I’m 70 years old, happily married to Richard for 38 years, and grateful for our child and grandchildren.

Politics has been important for the better part of my life and makes up a lot of my reading.  I took advantage of opportunities to study political science, history and economics, etc. courses at Langara and at UCFV.

Richard retired from teaching so now we share a lot more of our time, jamming with our friends at local coffee houses, or singing in seniors homes.  We belong to the local naturalists as well as the local rock and gem club.

I’ve volunteered at Fraser Valley Institution since it first opened in Abbotsford.  When the election is over on Nov. 15th, I’ll resume driving women to various outings, but most of all I’ll be glad to again teach the women, how easy and versatile the guitar is, and how much joy music can bring to their lives.

Richard and I became Christians some 45 years ago, and there is nothing to compare with trusting the Lord God for everything we need, on earth and forever beyond the grave.

Within that over-arching faith, the question of origins shapes our world-view.  Biblical creation is of profound importance, both to Richard and me, so Rich lectures and writes extensively on the creation – evolution controversy, and so do I, but not at the same academic level.

My life, friendships, conversations and reading have formed a deep appreciation for our democratic system of governance.  Democracy is imperfect but vastly superior to any other system seen around the world.

People are anything but perfect, even Christians, so there must be checks and balances placed on the power wielded by government.  If we become apathetic or simply enjoy the blessings of our freedom within our western-style democracy, then we will most certainly lose those blessings.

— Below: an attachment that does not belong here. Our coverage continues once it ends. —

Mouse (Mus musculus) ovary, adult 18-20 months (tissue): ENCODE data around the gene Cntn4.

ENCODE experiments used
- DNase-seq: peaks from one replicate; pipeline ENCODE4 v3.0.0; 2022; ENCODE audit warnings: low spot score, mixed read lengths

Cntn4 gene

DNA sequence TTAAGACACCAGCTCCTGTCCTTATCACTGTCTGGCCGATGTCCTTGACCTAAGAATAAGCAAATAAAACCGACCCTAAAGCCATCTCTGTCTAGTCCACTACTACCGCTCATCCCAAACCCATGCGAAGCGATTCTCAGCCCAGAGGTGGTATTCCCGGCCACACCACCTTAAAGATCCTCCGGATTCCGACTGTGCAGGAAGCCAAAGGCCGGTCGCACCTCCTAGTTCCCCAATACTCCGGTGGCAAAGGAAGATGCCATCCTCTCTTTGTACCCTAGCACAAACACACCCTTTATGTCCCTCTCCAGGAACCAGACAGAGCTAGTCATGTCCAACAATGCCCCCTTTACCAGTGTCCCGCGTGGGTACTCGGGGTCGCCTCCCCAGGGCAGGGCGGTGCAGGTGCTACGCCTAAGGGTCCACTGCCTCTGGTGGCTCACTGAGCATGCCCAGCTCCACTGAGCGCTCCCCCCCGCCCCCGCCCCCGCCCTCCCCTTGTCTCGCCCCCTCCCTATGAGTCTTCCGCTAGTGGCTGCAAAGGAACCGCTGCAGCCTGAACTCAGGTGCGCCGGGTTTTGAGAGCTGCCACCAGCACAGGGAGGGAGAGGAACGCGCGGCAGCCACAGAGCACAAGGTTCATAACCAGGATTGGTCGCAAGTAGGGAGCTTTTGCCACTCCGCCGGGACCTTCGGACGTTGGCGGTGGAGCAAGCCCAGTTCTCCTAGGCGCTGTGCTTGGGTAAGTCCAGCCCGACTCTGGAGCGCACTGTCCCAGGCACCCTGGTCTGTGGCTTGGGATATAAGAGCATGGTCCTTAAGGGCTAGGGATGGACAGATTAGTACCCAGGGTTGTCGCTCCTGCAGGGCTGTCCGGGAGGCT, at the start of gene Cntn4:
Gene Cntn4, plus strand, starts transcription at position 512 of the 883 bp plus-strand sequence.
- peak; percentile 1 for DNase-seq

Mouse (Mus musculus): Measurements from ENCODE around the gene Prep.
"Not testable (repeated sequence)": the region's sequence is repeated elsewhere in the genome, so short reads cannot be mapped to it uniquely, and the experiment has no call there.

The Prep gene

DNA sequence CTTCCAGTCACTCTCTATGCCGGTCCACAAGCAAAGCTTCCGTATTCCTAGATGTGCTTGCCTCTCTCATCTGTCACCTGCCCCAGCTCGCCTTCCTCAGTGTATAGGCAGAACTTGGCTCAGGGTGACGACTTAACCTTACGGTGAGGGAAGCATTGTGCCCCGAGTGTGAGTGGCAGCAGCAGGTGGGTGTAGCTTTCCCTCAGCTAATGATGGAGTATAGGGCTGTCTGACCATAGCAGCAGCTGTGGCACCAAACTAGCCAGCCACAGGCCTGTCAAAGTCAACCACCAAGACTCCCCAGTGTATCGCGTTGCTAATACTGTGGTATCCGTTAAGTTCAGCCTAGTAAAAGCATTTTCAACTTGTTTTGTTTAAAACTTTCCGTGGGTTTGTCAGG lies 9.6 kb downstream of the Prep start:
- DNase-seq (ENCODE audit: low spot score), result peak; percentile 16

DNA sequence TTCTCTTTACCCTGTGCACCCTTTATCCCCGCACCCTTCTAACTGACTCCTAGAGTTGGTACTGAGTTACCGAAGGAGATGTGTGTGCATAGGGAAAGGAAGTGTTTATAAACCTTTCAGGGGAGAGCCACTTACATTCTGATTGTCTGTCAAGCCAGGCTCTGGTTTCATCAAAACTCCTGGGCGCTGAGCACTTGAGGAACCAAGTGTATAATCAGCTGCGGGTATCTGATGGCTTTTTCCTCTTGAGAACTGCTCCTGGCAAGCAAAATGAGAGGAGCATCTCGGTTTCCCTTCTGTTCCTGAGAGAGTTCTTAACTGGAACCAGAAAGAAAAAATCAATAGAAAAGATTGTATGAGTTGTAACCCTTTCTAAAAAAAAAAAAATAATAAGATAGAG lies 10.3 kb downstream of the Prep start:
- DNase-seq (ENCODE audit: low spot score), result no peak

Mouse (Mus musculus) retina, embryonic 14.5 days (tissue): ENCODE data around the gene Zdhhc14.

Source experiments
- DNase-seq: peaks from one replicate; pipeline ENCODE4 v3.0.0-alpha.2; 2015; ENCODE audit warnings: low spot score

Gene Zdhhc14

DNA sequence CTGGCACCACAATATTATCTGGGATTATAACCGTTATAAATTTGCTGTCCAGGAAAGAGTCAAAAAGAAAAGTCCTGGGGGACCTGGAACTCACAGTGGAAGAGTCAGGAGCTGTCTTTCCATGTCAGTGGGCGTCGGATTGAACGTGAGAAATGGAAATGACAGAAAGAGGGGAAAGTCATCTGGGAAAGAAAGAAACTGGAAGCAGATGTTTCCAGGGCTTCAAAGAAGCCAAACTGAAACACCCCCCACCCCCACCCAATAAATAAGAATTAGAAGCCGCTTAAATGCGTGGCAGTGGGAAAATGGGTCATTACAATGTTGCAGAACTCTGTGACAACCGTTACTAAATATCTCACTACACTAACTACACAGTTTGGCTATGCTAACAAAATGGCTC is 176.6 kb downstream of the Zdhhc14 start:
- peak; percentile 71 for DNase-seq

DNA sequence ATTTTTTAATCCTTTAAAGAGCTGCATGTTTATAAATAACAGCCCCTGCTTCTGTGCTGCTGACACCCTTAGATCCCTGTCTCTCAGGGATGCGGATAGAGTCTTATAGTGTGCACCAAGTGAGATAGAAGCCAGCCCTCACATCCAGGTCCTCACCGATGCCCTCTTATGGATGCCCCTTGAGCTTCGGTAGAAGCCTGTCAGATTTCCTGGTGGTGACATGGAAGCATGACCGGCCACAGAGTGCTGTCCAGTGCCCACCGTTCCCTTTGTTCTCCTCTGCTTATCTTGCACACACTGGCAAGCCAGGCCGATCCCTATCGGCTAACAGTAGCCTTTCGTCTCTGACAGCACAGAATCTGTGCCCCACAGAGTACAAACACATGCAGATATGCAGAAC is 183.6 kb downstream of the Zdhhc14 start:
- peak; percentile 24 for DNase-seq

The tendency of most mere mortals, upon achieving power, is to focus on maintaining the prestige and perks that go with government office.  So it is imperative that the governed strive to keep the rulers on a short leash.  Not at all an easy task.


While living in Vancouver, I’d always heard Abbotsford called ‘The Bible Belt’, a descriptive that sounded great to me.  After moving here in 1984 a lot of inconsistencies started to show themselves.

So being somewhat naive, and trusting in the honesty and integrity of my local government, I would ask city hall about the things that I could see clearly were not in line with the by-laws as they were written.  I met with polite indifference.

I started to see that there were glaring problems with inconsistent by-law enforcement. City hall showed disdain for a lot of the people who asked staff to deal with problems affecting their neighbourhoods.

Time and the changing of mayors and councils has not touched that fundamental problem of a city leadership that lacks clear guidelines, and the courage to enforce the rules on everyone across the board.

I see little hope in the current mayor and the old guard who, rather than focus on matters within their mandate, have instead dragged our finances into costly, messy business and entertainment contracts.  Council has jumped into big business and big amusement, that should be left entirely up to private people willing to risk their own money and able to apply their unique expertise and drive,  necessary to ensure a profitable success story.  Bruce Banman is set on an economic development agenda that promises more financial disaster for Abbotsford taxpayers, so I hope Mr. Braun will win this election.

I also hope to be able to guide future decisions brought before council, which is why I’m a candidate in this race.